What do you call a two-headed monster that’s sprouted a third head? A nightmare for opposing goaltenders.
The Penguins and their fanbase have been fortunate to have superstar centers Sidney Crosby and Evgeni Malkin for well over a decade. This year, winger Phil Kessel, a superstar in his own right, is making a case to be included in the same breath – and the same monstrous nickname.
The stats are certainly gargantuan. Kessel has been the Penguins’ best and most consistent player all season, and he’s making a run at no less than the Art Ross Trophy as the league’s leading scorer. As of Sunday, his 63 points in 54 games were three points behind Tampa’s Nikita Kucherov, who has two games in hand.
Malkin and Crosby, though, aren’t far behind. Both have found another level since the ball dropped on 2018.
In 14 games since Jan. 1, Malkin leads the NHL with 24 points (15G, 9A). Half of those (5G, 7A) have come on the power play, where he’s part of a first unit that also features Crosby and Kessel.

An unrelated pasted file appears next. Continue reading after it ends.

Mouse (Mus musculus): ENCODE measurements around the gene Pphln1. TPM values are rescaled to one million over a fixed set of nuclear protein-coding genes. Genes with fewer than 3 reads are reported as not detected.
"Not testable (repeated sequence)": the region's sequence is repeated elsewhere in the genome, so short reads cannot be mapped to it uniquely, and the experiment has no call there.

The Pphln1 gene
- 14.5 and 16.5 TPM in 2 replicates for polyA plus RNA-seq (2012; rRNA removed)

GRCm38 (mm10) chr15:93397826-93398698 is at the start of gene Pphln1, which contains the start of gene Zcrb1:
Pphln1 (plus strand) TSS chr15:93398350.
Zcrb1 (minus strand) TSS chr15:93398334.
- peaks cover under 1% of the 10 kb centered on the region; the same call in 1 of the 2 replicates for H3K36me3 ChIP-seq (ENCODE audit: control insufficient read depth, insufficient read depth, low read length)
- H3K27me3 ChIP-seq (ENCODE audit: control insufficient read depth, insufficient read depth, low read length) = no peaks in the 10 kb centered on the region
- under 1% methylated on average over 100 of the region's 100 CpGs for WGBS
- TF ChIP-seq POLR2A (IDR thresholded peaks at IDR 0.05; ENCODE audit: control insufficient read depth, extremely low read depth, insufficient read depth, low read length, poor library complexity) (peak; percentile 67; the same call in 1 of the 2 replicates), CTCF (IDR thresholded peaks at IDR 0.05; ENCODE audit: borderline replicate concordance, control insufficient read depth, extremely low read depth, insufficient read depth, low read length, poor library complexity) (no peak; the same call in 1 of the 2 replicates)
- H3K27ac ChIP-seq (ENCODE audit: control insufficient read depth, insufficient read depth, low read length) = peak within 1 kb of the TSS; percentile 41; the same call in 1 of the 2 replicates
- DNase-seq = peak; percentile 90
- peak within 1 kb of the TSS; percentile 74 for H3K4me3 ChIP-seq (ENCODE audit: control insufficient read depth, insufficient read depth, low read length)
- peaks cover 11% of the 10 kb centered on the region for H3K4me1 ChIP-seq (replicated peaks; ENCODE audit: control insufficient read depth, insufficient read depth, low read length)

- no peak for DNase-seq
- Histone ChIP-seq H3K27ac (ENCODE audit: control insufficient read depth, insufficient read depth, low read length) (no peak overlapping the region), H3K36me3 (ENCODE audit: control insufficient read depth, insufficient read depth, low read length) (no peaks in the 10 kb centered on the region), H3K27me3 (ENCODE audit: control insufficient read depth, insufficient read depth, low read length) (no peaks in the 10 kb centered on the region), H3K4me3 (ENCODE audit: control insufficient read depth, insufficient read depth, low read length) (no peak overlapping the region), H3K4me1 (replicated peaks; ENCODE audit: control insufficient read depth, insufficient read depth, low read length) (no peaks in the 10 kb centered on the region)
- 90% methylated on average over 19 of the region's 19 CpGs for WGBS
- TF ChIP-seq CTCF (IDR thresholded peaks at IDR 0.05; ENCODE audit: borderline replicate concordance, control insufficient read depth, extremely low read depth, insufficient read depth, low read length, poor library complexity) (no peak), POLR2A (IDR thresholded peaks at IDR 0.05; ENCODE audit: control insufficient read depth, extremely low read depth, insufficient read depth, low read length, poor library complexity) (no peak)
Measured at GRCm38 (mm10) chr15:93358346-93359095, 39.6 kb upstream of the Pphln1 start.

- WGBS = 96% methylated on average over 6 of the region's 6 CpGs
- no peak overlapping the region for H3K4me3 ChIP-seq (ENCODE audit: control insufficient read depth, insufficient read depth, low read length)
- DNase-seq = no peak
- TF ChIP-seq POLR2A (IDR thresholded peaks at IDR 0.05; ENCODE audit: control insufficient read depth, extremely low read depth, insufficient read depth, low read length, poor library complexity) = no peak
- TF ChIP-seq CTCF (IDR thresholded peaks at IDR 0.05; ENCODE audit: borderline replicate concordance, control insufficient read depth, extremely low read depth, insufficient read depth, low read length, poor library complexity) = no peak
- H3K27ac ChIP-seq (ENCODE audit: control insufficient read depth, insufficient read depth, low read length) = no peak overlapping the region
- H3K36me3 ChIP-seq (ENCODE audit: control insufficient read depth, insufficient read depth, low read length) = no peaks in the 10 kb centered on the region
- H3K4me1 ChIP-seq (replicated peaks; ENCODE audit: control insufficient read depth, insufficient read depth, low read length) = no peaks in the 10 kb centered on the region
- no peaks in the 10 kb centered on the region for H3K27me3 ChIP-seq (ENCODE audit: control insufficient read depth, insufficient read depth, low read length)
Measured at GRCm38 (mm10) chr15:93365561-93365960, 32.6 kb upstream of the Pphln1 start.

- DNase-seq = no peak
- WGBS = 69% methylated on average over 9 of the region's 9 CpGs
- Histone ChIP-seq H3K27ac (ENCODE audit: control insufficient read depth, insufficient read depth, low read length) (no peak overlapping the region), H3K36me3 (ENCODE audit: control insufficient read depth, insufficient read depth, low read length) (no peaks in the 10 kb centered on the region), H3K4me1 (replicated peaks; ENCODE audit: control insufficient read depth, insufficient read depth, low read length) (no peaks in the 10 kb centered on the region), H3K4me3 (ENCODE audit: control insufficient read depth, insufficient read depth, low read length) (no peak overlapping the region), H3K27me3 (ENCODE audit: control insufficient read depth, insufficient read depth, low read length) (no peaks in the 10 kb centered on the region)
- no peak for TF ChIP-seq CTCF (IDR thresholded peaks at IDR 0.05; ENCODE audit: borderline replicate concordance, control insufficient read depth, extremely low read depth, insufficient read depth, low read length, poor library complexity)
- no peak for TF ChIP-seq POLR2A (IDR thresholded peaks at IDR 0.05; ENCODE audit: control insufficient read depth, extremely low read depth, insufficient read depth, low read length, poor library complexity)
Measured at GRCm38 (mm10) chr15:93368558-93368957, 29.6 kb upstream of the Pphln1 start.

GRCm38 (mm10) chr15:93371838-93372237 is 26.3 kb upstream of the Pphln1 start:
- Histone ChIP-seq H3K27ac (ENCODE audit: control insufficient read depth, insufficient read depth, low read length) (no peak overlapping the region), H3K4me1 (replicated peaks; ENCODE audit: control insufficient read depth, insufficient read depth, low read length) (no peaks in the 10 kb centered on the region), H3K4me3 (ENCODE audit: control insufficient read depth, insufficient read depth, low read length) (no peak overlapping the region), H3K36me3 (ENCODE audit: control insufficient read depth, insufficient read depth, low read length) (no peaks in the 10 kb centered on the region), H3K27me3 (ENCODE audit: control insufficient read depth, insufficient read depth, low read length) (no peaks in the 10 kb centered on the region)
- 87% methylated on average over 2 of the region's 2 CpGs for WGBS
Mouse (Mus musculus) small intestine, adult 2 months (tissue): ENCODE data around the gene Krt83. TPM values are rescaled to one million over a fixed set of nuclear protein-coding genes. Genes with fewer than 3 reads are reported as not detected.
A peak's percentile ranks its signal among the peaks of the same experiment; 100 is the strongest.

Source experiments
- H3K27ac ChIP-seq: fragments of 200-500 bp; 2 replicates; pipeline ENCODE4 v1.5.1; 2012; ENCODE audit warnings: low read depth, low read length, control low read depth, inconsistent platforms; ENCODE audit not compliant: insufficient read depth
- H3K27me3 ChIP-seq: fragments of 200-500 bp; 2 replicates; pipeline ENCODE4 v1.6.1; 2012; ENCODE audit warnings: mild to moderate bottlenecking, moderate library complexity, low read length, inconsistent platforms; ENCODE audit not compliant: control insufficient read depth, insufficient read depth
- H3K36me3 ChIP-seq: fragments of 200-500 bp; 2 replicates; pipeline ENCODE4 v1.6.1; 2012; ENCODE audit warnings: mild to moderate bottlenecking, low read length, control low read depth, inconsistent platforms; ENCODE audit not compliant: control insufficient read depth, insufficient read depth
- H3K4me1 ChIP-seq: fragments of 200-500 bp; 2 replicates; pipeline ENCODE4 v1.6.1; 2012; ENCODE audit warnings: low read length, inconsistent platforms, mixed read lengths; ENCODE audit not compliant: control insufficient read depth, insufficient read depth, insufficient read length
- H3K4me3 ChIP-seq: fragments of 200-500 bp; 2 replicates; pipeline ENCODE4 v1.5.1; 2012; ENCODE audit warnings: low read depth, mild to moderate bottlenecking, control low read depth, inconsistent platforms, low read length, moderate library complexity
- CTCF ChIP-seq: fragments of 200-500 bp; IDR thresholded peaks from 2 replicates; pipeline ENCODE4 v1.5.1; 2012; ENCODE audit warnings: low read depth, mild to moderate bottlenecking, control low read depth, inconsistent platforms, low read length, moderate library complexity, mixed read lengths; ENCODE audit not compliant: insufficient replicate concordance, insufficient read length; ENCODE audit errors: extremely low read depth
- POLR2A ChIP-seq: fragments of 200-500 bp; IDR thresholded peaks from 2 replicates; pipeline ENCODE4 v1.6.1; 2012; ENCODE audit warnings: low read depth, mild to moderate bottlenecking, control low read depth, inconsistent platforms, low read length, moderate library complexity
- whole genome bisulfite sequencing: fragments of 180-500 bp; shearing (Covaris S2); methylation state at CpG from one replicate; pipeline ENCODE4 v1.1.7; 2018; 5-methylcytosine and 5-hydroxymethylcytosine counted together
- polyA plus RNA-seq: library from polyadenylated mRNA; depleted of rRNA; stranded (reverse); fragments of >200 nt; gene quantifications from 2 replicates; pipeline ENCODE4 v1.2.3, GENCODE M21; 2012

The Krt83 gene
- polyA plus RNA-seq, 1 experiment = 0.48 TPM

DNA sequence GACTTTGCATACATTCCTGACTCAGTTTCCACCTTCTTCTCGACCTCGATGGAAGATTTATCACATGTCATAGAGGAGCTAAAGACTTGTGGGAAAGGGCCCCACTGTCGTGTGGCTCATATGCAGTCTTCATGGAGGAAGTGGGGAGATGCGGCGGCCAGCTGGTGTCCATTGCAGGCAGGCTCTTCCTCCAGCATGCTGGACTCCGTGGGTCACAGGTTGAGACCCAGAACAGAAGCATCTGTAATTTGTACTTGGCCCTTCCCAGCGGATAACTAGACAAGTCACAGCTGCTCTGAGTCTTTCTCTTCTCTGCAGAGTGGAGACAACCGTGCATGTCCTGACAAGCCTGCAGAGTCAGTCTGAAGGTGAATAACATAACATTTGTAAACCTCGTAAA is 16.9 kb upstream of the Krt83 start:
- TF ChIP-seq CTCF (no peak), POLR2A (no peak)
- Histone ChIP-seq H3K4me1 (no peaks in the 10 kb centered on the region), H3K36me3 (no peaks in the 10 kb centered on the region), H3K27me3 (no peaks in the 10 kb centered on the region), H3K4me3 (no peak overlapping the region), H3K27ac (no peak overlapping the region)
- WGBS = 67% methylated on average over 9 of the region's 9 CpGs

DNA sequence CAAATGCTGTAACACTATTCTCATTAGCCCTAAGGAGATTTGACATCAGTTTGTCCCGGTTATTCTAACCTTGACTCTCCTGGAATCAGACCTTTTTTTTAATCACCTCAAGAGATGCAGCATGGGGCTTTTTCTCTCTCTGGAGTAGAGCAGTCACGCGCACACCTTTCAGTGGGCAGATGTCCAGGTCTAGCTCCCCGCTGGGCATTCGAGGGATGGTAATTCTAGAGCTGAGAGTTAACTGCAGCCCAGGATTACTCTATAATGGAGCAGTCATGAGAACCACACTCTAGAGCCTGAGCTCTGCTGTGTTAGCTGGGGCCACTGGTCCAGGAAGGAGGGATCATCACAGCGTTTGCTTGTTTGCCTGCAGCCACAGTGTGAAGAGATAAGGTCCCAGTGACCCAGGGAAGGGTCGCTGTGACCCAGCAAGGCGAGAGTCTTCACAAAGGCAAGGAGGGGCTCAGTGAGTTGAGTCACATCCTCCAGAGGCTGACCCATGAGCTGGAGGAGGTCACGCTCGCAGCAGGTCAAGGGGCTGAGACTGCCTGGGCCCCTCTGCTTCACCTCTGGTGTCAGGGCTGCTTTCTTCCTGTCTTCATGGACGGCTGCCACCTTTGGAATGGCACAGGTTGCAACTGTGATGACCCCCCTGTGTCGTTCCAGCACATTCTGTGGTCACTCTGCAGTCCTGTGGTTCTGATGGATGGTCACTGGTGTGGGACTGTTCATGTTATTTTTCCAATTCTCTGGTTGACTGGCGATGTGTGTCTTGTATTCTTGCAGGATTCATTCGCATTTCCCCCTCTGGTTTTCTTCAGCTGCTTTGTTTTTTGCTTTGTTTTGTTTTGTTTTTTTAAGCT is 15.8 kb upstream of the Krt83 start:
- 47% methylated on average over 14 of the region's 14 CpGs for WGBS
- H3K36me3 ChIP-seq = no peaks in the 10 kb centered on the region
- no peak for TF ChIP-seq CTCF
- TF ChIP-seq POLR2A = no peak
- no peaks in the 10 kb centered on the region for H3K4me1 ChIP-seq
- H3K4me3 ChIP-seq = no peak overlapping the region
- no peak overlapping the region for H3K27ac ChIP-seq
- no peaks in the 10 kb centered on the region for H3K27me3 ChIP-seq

Malkin’s goals have been timely with three game-winners, including one in overtime. More than a third of his shots are going in with a shooting percentage of 34.9 percent, and he’s challenging Alex Ovechkin for the Rocket Richard trophy with 29 goals to Ovechkin’s 32.
“I try to be quiet; I try to play hard every night,” Malkin said. “I feel so good the last month – no injuries, great shape. Just play my game.”
The new year has also been good to Crosby, whose 23 points (3G, 20A) are just behind Malkin’s pace. Twelve of those (1G, 10A) have also come on the power play, and he’s just coming off of an 11-game scoring streak.
Kessel, meanwhile, is keeping pace with 21 points (7G, 14A) since Jan. 1. He has 10 points (4G, 6A) with the man-advantage and two game-winning goals.
Malkin, Crosby and Kessel are 1-2-3 in the NHL in 2018, and the Penguins have benefited. Their 10 wins since Jan. 1 are tied for first in the NHL, and they’ve vaulted from outside the playoff picture to, before a 3-1 setback at New Jersey Saturday, as high as second in the Metro division.
Those 10 wins and 20 points in just over a month account for a third of the Penguins’ 29-win, 61-point totals this season.